The atrocities in Ukraine continue but we care less and less
The number of casualties of the Russian attack on Ukraine is now measured not in tens but in thousands.
As Russian troops are increasingly targeting civilians, hospitals and schools, and the recently surfaced photos of the massacre in the Bucha village are prompting world leaders to call Vladimir Putin a war criminal, one could expect the level of public outrage to not only maintain its initial level but to rise. It is not the case. As hard as it is to understand, the human tendency to have a more visceral reaction to the death of one person than to the deaths of thousands is a fact long known and studied by psychologists and social scientists. What is it then that allows us to disassociate from large-scale loss of life?
The lack of adequate response to human suffering is so prevalent, that it ought to be obvious that we must reflect on why we collectively fail to help those who need us.
Protests that lost their momentum
When Russia attacked Ukraine in February, a wave of protests spread across the world. In Oslo, Ukrainians, Norwegians, Russians, and many other national communities gathered together in front of Stortinget and in Frogner to express their outrage over the conflict that just weeks before seemed unimaginable. Joined by politicians from virtually all sides of the spectrum, we chanted anti-war slogans, waved the Ukrainian flags and sang “Shche ne vmerla Ukrainy i slava, i volia”, the national anthem of Ukraine. The city authorities named the street crossing by the Russian Embassy “Ukraine Square”. But the protests were extremely short-lived. Apart from the occasional blue and yellow flags in the windows, it is hard to spot any visible signs of the opposition to the Russian aggression. Norway is not isolated in its increasing indifference towards the conflict and its victims. Across the world, people seemed to stop caring the way they did at the onset of the war. Nor is the conflict in Ukraine any different than other wars, genocides and mass-deaths, both in the past and in the present. Why is it then that we find it so easy to slur over mass human suffering?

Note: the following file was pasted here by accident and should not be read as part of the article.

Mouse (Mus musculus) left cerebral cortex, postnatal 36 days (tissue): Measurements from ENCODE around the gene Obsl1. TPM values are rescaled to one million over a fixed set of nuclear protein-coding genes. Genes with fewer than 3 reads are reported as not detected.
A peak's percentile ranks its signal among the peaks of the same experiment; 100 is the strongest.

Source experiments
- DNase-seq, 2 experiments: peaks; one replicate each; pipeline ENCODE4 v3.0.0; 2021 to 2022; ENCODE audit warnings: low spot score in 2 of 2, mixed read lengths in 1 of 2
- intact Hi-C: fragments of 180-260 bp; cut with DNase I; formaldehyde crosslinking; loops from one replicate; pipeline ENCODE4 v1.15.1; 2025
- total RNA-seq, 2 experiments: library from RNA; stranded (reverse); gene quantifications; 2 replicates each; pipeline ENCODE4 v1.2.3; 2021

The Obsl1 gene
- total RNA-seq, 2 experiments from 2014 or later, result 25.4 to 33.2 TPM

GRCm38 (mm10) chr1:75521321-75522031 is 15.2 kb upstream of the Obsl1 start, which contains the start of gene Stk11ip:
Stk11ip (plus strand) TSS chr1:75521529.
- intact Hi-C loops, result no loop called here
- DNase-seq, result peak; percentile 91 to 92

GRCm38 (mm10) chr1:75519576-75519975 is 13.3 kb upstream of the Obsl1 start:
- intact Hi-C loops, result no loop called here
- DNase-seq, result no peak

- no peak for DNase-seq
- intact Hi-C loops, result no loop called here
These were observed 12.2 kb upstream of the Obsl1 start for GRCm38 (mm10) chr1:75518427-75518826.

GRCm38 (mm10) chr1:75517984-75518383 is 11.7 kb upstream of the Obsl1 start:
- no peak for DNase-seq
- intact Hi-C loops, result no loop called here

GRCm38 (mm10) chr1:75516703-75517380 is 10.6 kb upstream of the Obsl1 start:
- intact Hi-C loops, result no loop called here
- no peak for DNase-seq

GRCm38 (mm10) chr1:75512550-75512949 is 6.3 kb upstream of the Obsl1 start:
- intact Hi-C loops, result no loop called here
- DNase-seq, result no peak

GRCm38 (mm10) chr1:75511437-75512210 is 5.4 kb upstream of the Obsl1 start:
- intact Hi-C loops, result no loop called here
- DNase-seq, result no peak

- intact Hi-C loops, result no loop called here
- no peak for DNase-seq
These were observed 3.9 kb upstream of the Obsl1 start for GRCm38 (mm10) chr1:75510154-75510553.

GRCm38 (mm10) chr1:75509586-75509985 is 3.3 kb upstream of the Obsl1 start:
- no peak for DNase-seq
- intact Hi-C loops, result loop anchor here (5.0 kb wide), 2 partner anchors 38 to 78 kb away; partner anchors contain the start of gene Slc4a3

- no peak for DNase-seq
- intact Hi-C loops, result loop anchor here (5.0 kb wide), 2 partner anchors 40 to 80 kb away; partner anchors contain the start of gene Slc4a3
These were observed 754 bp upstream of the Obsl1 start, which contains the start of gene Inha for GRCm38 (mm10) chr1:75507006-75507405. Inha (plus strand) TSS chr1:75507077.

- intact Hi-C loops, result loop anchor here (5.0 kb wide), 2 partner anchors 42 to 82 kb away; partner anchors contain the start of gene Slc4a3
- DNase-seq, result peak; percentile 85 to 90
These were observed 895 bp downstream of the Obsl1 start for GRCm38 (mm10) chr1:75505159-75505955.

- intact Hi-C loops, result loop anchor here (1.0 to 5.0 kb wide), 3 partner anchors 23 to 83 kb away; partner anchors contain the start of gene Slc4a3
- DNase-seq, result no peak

One victim is a tragedy, mass casualties are just statistic
Public indifference to the loss of life is not an isolated incident, it’s a pattern. Humanity has a long track-record of ignoring genocide, famine and war, as long as it happens out of sight. We did little or nothing to aid victims of famine in Ukraine in early 20th century, the genocide in Sudan in 2000s, aids epidemic among the LGBT community in the 80s. The examples are endless. The lack of adequate response to human suffering is so prevalent, that it ought to be obvious that we must reflect on why we collectively fail to help those who need us.
One way to try to find an answer to the burning question of why we ignore mass loss of life is to turn to existing research on the topic. There isn’t one explanation available but there are studies that shed some light on the phenomenon. The overarching theme is that, even though affect and emotional responses to stimuli are the fastest way to evoke a reaction, they fail to inspire long term action, especially regarding a large-scale loss of life.
Research shows that as the number of victims rises, our attention and the appreciation of the scale of human suffering doesn’t rise accordingly. What’s more, once the number of victims rises to the point that it is presented as a statistic, we lose the ability to comprehend the true meaning of the atrocities. Our capacity to feel is simply limited. At some point we stop reading the news presenting the latest attacks. This form of psychic numbing, combined with the news fatigue creates inaction and allows us to ignore what’s happening elsewhere in the world.
Media should then report on the situation in Ukraine continuously and vividly, as well as allow the Ukrainian people to tell their stories personally, to make the war feel “real”.
Appropriate media coverage can help to create a long-term action
As we cannot expect people to maintain their initial interest in providing help to the victims of conflict, media plays an enormous role in facilitating long-term solutions. Statistics fail to consistently evoke emotional responses required for the continuous popular engagement. We are more willing to help identified individuals than statistical victims, remember an image rather than a number. Media should then report on the situation in Ukraine continuously and vividly, as well as allow the Ukrainian people to tell their stories personally, to make the war feel “real”. We as individuals have the responsibility to challenge our biases and recognise that we cannot rely on our instinctive emotional responses, as those will fade away eventually. What will remain is the institutional and political solutions, which we must engage with and hold politicians accountable to not abandon their commitments to provide help to the people of Ukraine.
More information on psychic numbing: Slovic, P., 2007. If I Look at the Mass I Will Never Act＂: Psychic Numbing and Genocide. Judgment and decision making, 2(2), pp.79–95. Available at
Some charities you can donate to in order to help the victims of the war in Ukraine: